Last night I attended a murder mystery play that was written by a member of my old writers’ group. Many friends from the old group were there to show their support, and most urged me to return to the monthly meetings. I haven’t been to a writers’ group meeting in over a year for a variety of reasons, one of the most significant being that I’m conflicted about how helpful they are.
One of the problems with writers critiquing the work of other writers is that each writer has his own voice and style (if you don’t have your own voice and you’re hoping to be successful in this game, good luck!). Whatever voice we write in is the one we like the best – otherwise, we wouldn’t use it, and we certainly wouldn’t be able to endure it through the writing of hundreds of pages. When we hear or read the work of other (especially unpublished) writers, it stands to reason that we are usually hearing a voice that is not our own, that we don’t like as much. There is the temptation to try to change another writer’s voice into something we like better – to have him tell his story the way we would have told it. That’s why agents often complain that manuscripts they receive from writers’ group members are a hodgepodge of different styles and voices.
This leads to another problem with writers’ groups. While they are probably most helpful in polishing second or third drafts, many writers share their works in progress, which can lead to disaster. The first draft is when most of our insecurities and self-doubt come to the forefront: Is this good enough? Will anyone care about this story? Will they like my characters? Do I even like my characters? It’s difficult to stay invested in a story before you’ve spent the required time and effort to finish it. Once you’ve written 500 pages about Ike and his dog, you know Ike pretty well and you’re more apt to stand your ground if someone insists you need to change his personality. During the first draft, things are a lot more tenuous.
My old writers’ group is filled with immensely talented people who mostly write for fun. The majority have never tried to get their work published, but if they put their minds to it, they certainly could. Every group attracts a few bad apples, though, and in our time we’ve experienced our share of egotistical know-it-alls who recite high school creative writing rules as if they’re the holy grail. The man who used to lead our group was a kind, soft-hearted gentleman. He cared a lot about what others thought, which made him especially vulnerable to the group’s critique and feedback.
At one meeting, he decided to share the first chapter of the new novel he was working on. His protagonist was a nurse who’d just discovered that her husband had given her AIDS. As she reels from the news, she immediately suspects that her husband is gay. One of the more opinionated members of the group (thankfully she moved to another country soon after) had a conniption. How dare the protagonist assume her husband is gay, just because he has AIDS! The critic then proceeded to lecture the writer on all the ways people can get AIDS, how prevalent it is among heterosexuals, etc. All the while, the poor man seemed to shrink smaller and smaller in his chair. A few of us argued for the protagonist’s right to think anything she pleased, even if it wasn’t true or unbiased. She could be completely homophobic, and that would be her right. And even if she was, that didn’t mean that the same went for her creator. Both sides argued their point passionately, with the end result being that the writer threw his manuscript in the garbage when he got home. He might have had a great story there, and now we’ll never know. In this case, the writing group was not helpful.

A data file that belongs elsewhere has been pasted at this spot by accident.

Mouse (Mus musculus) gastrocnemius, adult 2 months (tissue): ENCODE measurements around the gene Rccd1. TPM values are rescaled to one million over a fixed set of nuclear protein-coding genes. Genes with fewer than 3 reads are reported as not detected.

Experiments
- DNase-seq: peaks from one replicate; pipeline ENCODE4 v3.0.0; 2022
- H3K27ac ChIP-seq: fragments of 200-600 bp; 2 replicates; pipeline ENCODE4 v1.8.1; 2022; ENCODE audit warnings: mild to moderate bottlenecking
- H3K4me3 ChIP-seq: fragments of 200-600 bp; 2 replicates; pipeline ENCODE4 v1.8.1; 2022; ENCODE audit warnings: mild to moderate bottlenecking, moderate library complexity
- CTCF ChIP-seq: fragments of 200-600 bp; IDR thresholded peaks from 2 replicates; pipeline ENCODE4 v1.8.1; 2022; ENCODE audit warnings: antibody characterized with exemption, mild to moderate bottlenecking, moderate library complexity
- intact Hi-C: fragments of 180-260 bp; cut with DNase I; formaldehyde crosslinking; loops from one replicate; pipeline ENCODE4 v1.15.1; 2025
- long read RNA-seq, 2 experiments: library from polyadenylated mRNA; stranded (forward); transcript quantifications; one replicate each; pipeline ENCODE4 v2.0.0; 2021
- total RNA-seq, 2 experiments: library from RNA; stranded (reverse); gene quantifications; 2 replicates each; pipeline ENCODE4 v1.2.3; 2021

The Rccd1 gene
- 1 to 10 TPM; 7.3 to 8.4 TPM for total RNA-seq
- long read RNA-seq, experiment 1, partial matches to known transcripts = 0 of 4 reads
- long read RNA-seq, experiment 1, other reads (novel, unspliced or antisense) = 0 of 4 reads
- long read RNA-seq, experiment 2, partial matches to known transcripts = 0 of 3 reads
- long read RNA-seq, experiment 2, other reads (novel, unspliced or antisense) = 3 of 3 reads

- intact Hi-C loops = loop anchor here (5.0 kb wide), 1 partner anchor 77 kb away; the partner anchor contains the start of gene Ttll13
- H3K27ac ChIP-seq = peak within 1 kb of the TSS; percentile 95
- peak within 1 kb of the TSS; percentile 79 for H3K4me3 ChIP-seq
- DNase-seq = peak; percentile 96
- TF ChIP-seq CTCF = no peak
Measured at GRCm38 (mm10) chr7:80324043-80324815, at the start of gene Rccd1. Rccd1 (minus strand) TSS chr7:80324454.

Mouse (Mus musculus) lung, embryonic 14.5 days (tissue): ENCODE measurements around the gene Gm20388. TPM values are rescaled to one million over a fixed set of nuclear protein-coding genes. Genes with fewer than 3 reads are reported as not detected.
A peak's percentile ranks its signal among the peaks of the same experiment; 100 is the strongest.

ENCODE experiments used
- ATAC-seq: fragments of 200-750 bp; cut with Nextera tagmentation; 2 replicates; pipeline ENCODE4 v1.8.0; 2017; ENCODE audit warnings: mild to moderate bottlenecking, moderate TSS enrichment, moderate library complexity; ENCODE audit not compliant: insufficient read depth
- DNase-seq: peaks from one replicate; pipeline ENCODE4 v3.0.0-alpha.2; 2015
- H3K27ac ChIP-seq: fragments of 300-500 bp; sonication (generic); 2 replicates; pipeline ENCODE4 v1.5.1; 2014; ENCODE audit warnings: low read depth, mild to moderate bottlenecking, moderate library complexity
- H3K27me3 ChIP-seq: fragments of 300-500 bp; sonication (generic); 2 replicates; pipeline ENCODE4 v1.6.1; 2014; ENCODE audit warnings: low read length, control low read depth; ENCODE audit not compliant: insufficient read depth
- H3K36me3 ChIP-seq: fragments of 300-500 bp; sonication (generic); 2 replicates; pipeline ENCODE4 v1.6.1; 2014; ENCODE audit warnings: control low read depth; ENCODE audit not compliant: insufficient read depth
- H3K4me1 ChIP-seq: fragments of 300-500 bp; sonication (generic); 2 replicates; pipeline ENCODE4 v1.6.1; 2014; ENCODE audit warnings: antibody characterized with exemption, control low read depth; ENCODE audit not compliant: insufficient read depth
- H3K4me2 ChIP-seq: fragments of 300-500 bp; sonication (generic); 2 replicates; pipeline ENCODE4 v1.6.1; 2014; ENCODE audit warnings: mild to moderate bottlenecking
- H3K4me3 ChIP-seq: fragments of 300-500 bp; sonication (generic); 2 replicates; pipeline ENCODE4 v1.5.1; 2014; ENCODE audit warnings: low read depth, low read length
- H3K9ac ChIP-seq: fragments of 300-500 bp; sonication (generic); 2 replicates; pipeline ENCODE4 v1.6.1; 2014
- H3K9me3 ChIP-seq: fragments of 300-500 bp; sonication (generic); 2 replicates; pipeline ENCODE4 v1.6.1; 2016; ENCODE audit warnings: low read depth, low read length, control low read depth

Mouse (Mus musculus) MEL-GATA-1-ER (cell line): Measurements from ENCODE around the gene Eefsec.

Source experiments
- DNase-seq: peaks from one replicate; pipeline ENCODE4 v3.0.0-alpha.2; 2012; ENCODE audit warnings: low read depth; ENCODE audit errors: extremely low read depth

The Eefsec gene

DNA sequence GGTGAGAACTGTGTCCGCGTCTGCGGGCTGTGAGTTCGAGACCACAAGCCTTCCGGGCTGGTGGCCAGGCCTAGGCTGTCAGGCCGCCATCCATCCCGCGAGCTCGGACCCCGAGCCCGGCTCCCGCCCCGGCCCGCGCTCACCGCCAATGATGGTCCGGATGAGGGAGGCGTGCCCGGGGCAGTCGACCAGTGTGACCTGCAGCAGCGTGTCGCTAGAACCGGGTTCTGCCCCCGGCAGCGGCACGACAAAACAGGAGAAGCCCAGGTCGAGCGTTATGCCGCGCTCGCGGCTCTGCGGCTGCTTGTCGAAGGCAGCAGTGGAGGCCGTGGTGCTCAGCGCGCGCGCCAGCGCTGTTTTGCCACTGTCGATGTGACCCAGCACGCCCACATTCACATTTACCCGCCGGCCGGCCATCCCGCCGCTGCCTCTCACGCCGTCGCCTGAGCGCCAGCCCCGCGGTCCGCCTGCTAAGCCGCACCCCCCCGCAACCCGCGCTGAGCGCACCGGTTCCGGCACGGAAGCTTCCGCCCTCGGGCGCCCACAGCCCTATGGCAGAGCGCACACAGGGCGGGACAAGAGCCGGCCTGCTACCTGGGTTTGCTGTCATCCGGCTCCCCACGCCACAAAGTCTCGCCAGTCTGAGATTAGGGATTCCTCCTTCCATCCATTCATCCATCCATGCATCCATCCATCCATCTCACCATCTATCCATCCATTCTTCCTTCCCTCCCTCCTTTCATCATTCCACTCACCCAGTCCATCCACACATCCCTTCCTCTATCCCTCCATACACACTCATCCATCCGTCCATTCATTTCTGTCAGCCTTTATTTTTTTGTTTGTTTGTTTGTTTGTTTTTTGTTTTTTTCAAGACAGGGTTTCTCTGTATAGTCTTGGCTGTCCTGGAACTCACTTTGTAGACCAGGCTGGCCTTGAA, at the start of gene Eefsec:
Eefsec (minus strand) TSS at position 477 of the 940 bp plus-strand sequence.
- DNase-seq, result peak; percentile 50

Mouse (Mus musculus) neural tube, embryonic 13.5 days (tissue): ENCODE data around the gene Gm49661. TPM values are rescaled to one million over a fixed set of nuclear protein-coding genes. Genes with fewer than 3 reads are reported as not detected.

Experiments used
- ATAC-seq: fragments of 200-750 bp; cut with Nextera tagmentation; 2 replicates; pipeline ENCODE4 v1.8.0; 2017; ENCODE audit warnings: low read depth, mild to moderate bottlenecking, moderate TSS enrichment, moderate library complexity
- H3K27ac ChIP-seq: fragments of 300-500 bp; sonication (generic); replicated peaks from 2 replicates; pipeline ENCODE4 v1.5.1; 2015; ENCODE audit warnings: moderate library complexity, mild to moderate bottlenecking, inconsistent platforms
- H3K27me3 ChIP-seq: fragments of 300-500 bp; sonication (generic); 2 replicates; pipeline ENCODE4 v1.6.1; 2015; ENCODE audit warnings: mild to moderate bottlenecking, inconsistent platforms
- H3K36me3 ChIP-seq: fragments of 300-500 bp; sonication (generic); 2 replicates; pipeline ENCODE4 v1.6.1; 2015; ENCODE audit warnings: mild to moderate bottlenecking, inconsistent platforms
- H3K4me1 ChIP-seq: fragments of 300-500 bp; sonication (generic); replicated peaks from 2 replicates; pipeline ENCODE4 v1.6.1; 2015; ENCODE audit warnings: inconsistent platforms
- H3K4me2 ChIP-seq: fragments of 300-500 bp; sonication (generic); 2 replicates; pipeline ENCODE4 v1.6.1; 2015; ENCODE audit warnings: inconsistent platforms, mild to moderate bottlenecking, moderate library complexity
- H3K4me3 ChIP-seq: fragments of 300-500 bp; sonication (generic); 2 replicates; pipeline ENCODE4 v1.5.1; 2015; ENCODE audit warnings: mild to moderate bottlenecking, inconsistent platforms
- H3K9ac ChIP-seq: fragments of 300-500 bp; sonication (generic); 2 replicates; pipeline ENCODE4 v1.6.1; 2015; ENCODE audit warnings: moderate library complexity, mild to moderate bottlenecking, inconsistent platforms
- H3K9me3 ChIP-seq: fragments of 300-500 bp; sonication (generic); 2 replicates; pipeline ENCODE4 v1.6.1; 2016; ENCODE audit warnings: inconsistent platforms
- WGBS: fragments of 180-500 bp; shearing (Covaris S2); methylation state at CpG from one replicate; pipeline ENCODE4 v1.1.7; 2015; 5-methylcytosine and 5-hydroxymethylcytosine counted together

In my experience, you’ll meet three types of people at writers’ groups. There’s the Nice Writer, who is sweet and supportive. She will love everything you write. This feels good until you realize she loves everything everyone else does, too, which makes you start to question her honesty and/or taste after awhile. Then there’s the Know-It-All, whom we’ve already touched on. This person is also The Best Writer Who Ever Lived, except he’s not published, or if he is, it’s with a very small press. Perhaps a vanity one. He is there for three reasons: to get the ego strokes from The Nice Writers; to give the poor lesser-writers the benefit of his wisdom; and three–to hear himself talk. The third type is the most rare. This is the Helpful Writer. This person usually has more experience than you, or just a really good eye for editing. She can help you make your work better without making it sound like her own. You may find one of these Helpful Writers in your group. If you’re lucky, you’ll have two or three. Rarely are there more than that. If you think your entire group is comprised of Helpful Writers, chances are you’re mistaking Nice for Helpful.
However, there is another great advantage to being part of a writers’ group. It’s the simple camaraderie that comes from being with like-minded people. Writing can be the most isolating, lonely exercise in the world, and being able to discuss the challenges and triumphs with people who truly get it is priceless. Some of the closest friends a writer will ever have will inevitably be other writers. It makes all the Know-It-Alls and bad writing worth it. Hmm…maybe I will attend a meeting next month after all.
How about you? Ever been a member? And if so, what has your experience been like?